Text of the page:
Orders for long-lasting goods rebounded in February from a deep 3.6 percent drop in January as demand for civilian aircraft surged, the government said Wednesday. But the rise was less than economists expected.

Manufacturers' orders for goods designed to last at least three years rose 2.2 percent to a seasonally adjusted $211.8 billion, the Commerce Department said. The increase was smaller than the 3 percent rise economists surveyed by Thomson Reuters had expected.

Transportation equipment, up three of the last four months, jumped 3.9 percent to $57.9 billion in February. This was led by a solid 6 percent increase in civilian aircraft orders. Orders for motor vehicles rose 1.6 percent. Excluding transportation goods, new orders rose 1.6 percent.

Orders at the Boeing Co. (NYSE: BA) remained healthy, which provided support for the headline figure. The company said it received 237 orders for aircraft in February, up from 150 in January.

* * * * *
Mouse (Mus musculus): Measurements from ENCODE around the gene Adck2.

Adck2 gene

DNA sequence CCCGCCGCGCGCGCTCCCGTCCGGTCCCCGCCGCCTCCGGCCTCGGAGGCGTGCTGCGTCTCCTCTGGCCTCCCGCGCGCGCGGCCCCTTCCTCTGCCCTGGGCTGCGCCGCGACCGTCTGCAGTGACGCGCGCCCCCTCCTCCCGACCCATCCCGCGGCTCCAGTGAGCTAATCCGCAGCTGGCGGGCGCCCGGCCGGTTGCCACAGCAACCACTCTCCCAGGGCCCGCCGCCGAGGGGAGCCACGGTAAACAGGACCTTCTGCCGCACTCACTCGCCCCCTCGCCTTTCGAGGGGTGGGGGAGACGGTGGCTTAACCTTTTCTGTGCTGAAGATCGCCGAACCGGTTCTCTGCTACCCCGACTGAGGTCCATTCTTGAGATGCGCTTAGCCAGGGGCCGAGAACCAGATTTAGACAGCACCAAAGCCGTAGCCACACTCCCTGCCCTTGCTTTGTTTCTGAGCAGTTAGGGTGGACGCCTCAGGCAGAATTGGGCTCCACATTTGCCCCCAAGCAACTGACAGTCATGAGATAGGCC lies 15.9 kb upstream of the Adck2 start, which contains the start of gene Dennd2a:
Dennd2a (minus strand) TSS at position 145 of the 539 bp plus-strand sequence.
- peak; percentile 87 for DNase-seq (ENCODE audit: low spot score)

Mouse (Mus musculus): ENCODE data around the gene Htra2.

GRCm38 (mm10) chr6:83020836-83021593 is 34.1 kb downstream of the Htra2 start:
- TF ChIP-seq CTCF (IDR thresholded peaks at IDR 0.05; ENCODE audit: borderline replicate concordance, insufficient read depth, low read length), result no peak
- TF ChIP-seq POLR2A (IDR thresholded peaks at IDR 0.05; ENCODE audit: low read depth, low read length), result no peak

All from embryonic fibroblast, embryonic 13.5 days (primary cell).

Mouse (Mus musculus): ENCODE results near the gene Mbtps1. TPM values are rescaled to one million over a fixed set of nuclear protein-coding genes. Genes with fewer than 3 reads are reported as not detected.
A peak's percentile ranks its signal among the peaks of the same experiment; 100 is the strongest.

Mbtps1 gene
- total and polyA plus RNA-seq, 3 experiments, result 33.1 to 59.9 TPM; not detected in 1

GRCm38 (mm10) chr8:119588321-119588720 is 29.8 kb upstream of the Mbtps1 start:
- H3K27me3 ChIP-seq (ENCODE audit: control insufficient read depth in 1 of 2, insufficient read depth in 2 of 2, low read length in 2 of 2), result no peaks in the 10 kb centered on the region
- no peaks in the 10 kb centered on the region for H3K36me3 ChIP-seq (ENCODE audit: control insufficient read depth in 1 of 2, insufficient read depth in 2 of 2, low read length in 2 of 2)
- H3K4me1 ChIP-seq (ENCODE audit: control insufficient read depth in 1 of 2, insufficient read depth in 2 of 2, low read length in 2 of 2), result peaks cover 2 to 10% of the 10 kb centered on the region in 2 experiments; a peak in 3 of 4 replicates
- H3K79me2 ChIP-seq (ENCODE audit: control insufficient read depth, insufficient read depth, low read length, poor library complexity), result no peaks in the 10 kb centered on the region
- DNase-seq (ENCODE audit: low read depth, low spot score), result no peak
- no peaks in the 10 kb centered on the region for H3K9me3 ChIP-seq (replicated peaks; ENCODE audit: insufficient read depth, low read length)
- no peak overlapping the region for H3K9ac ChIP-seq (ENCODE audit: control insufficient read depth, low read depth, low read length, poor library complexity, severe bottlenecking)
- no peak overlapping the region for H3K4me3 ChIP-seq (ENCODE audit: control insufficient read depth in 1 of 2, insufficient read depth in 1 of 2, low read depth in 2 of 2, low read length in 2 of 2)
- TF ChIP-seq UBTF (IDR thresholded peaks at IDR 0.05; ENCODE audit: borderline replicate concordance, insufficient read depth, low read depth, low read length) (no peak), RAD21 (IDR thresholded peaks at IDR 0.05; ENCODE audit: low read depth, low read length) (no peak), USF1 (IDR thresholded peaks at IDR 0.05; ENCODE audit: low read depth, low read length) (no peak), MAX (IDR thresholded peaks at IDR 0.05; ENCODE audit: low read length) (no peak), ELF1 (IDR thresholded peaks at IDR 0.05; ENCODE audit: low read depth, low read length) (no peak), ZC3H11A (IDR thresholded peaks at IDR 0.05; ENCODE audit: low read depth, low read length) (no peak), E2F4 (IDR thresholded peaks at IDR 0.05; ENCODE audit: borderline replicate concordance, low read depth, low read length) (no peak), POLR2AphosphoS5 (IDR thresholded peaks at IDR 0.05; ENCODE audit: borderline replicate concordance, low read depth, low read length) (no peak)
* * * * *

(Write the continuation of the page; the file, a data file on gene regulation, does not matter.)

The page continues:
Non-defense capital goods orders excluding aircraft, a key barometer of capital spending by businesses, edged 1.2 percent higher, missing economists' expectations of a 2.0 percent gain.

Orders for defense capital goods was a bright spot, growing 12.4 percent in February, following a 23.2 percent increase in the prior month.

Wednesday's report showed unfilled orders, a sign of future demand, rose 1.3 percent last month after climbing 0.7 percent in January.

Shipments of durable goods was down 0.4 percent, after two consecutive monthly increases. Inventories rose $1.6 billion or 0.4 percent to $373.7 billion.

Growth in the manufacturing sector, which has been a major source of economic growth since the recession officially ended in June 2009, has encouraged businesses to hire more employees. Employers added 227,000 workers in February and the nation's unemployment rate held at 8.3 percent.